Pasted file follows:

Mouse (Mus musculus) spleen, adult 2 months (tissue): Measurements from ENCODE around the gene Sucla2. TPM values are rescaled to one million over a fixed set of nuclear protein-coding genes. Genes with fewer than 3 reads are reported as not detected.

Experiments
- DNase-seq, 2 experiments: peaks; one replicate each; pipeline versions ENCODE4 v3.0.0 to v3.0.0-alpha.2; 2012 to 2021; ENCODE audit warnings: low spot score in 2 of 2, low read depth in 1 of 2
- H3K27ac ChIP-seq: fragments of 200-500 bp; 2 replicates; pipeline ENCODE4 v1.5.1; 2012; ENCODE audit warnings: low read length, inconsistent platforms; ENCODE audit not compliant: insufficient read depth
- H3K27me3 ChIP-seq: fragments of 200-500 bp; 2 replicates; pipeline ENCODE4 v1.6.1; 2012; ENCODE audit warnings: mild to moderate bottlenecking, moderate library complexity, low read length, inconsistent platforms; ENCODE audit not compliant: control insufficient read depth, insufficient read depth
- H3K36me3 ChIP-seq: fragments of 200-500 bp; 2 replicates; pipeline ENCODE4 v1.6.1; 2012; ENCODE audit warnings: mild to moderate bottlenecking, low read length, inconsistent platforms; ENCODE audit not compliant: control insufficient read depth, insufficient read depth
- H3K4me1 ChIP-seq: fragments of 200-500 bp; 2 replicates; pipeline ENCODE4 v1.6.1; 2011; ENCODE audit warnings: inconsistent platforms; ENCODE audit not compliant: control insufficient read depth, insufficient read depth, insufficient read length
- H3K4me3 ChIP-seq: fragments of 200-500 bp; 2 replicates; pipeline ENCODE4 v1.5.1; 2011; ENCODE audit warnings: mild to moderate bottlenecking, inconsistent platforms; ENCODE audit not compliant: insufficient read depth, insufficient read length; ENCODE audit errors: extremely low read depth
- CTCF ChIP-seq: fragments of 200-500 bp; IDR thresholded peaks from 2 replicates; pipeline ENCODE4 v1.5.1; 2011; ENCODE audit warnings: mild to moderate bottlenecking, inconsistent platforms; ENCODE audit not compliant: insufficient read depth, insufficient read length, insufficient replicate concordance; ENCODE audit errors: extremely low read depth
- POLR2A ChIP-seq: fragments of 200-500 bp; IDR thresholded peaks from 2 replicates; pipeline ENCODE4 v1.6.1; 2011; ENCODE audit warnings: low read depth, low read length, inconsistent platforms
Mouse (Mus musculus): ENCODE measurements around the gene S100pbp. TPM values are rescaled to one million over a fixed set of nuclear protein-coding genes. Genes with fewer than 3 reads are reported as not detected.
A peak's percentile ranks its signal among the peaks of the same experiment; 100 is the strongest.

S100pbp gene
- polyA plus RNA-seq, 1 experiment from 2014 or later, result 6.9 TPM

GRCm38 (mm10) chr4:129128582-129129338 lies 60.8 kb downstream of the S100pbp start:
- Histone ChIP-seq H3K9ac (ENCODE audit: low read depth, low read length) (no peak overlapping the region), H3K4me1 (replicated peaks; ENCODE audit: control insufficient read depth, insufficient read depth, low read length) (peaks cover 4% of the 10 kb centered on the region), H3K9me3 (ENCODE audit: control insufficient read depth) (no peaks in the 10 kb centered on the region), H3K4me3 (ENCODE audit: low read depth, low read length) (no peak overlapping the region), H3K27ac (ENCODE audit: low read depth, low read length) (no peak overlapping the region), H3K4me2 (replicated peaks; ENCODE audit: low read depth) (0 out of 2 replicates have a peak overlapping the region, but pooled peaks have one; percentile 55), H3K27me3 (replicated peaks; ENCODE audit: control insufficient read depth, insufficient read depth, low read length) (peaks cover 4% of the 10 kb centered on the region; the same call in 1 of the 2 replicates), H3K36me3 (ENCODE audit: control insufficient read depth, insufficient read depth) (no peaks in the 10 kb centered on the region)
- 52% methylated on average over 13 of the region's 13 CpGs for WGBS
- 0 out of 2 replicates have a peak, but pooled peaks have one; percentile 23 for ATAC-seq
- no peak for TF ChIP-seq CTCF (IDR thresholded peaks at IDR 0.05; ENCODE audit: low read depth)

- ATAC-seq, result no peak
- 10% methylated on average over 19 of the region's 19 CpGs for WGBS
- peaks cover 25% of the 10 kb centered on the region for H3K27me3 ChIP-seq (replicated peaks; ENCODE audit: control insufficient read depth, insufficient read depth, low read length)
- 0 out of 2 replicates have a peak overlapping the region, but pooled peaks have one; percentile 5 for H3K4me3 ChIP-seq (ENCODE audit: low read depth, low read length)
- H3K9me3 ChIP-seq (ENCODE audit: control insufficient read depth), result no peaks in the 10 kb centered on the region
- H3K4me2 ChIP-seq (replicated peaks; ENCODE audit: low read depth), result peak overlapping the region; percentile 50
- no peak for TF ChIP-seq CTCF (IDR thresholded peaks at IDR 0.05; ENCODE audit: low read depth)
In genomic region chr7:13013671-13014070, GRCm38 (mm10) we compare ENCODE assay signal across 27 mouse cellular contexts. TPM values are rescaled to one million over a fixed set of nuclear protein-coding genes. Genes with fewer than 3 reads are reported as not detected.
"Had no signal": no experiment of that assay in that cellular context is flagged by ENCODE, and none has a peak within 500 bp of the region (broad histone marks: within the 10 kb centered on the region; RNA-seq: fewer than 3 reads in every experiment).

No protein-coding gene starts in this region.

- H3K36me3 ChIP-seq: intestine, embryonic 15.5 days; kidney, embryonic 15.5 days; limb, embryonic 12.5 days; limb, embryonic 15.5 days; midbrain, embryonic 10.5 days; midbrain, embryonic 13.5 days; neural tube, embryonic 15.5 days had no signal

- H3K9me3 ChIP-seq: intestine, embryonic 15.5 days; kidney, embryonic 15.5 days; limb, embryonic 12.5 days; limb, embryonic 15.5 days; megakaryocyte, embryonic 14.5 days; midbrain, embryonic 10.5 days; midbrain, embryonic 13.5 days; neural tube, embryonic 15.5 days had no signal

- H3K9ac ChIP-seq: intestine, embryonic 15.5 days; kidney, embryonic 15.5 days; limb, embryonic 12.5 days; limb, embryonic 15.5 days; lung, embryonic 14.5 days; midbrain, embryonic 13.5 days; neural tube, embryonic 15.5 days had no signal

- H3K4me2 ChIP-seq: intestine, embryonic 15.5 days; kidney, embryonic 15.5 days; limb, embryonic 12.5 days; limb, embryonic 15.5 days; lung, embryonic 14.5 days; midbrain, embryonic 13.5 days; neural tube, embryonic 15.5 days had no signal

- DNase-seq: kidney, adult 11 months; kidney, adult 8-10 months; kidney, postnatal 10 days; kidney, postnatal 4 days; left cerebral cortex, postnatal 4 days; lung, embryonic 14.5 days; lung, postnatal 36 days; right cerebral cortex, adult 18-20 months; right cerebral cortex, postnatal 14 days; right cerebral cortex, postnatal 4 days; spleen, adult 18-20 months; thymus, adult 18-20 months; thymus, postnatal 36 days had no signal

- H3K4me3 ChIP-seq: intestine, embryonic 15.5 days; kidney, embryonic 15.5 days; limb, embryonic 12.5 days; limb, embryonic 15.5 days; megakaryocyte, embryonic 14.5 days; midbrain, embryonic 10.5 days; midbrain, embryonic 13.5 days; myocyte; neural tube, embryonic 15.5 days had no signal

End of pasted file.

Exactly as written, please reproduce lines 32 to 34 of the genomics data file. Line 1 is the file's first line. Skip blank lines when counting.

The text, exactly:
- H3K9ac ChIP-seq: intestine, embryonic 15.5 days; kidney, embryonic 15.5 days; limb, embryonic 12.5 days; limb, embryonic 15.5 days; lung, embryonic 14.5 days; midbrain, embryonic 13.5 days; neural tube, embryonic 15.5 days had no signal

- H3K4me2 ChIP-seq: intestine, embryonic 15.5 days; kidney, embryonic 15.5 days; limb, embryonic 12.5 days; limb, embryonic 15.5 days; lung, embryonic 14.5 days; midbrain, embryonic 13.5 days; neural tube, embryonic 15.5 days had no signal

- DNase-seq: kidney, adult 11 months; kidney, adult 8-10 months; kidney, postnatal 10 days; kidney, postnatal 4 days; left cerebral cortex, postnatal 4 days; lung, embryonic 14.5 days; lung, postnatal 36 days; right cerebral cortex, adult 18-20 months; right cerebral cortex, postnatal 14 days; right cerebral cortex, postnatal 4 days; spleen, adult 18-20 months; thymus, adult 18-20 months; thymus, postnatal 36 days had no signal